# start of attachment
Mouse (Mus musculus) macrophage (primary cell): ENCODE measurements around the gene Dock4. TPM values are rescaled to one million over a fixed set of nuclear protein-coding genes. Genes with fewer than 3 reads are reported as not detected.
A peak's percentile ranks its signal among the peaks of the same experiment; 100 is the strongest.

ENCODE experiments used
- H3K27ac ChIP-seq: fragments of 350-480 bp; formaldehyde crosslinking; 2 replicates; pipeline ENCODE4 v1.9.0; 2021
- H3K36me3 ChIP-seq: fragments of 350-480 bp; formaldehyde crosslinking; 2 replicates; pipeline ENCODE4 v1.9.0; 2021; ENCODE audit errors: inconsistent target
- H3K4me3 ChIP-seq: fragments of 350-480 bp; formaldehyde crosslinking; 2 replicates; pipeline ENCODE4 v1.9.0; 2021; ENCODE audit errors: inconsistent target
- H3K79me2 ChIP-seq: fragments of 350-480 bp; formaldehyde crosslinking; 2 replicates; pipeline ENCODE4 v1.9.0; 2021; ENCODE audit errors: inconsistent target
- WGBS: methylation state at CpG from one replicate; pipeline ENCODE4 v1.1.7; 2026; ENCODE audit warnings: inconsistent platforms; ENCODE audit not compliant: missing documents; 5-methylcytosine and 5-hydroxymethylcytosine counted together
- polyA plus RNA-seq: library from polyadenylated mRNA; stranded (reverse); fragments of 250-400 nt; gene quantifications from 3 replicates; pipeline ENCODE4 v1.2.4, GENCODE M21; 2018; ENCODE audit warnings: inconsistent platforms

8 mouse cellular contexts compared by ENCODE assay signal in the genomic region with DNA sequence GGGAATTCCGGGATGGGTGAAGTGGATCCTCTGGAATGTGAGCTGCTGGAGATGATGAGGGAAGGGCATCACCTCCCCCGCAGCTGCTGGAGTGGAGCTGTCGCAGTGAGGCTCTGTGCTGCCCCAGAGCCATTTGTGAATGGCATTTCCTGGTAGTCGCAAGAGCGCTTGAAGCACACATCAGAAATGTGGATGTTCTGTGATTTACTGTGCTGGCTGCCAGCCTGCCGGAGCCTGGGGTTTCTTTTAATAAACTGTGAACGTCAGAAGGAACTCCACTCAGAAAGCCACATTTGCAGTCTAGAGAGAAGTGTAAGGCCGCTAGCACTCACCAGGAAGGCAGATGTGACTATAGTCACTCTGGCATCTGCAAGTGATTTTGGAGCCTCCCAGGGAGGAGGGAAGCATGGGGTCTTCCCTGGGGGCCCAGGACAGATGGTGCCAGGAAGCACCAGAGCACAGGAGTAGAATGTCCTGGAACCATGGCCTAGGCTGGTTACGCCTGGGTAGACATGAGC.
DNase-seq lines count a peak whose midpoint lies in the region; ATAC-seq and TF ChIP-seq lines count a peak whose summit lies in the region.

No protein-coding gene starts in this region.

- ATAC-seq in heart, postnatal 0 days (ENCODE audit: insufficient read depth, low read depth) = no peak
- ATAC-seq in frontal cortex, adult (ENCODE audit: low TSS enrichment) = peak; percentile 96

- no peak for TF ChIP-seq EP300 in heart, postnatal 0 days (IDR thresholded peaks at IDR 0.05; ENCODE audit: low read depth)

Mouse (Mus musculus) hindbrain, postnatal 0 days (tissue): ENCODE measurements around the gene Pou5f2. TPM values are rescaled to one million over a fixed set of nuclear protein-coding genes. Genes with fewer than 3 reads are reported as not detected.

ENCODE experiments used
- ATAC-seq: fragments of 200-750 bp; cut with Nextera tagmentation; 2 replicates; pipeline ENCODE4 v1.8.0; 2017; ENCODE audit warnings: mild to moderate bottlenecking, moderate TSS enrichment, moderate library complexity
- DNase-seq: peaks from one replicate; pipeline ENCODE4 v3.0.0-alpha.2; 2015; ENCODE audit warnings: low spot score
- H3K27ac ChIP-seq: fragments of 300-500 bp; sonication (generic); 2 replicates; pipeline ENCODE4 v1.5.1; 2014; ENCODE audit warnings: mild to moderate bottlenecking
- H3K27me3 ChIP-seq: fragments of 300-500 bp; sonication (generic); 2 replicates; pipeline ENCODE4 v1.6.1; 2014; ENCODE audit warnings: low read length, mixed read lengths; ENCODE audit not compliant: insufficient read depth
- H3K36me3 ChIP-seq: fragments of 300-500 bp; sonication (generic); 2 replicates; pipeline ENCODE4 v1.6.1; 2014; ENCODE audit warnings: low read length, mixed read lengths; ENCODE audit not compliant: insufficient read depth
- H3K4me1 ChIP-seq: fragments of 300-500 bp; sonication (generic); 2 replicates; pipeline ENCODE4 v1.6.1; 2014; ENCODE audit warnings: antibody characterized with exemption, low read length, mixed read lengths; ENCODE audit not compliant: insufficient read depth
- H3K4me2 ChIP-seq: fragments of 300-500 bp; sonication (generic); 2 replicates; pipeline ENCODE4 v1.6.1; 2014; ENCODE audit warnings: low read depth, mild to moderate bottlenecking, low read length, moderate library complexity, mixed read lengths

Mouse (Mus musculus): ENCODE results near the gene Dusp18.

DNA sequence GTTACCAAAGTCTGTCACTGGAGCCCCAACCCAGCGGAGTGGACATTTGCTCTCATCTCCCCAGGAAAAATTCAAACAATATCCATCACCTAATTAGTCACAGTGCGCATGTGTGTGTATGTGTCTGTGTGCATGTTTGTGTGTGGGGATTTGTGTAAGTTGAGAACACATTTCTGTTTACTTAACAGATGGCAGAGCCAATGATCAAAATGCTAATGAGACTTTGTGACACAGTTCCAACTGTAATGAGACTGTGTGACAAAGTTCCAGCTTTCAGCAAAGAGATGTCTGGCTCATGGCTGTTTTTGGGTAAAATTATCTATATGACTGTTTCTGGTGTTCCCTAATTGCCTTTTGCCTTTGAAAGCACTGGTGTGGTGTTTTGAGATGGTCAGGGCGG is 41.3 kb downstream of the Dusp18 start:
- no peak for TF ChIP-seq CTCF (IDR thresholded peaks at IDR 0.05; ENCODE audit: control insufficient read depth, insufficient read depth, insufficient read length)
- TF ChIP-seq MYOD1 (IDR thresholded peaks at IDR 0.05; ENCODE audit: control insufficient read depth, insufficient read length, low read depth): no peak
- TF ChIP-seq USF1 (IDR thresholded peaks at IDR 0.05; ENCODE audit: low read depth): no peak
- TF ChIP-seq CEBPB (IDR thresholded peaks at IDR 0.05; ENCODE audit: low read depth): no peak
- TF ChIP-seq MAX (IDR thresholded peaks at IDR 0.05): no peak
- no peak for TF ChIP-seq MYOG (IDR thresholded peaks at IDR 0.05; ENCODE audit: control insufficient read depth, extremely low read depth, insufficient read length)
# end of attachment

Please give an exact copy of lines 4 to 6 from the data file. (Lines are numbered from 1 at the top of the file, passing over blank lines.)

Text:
- H3K27ac ChIP-seq: fragments of 350-480 bp; formaldehyde crosslinking; 2 replicates; pipeline ENCODE4 v1.9.0; 2021
- H3K36me3 ChIP-seq: fragments of 350-480 bp; formaldehyde crosslinking; 2 replicates; pipeline ENCODE4 v1.9.0; 2021; ENCODE audit errors: inconsistent target
- H3K4me3 ChIP-seq: fragments of 350-480 bp; formaldehyde crosslinking; 2 replicates; pipeline ENCODE4 v1.9.0; 2021; ENCODE audit errors: inconsistent target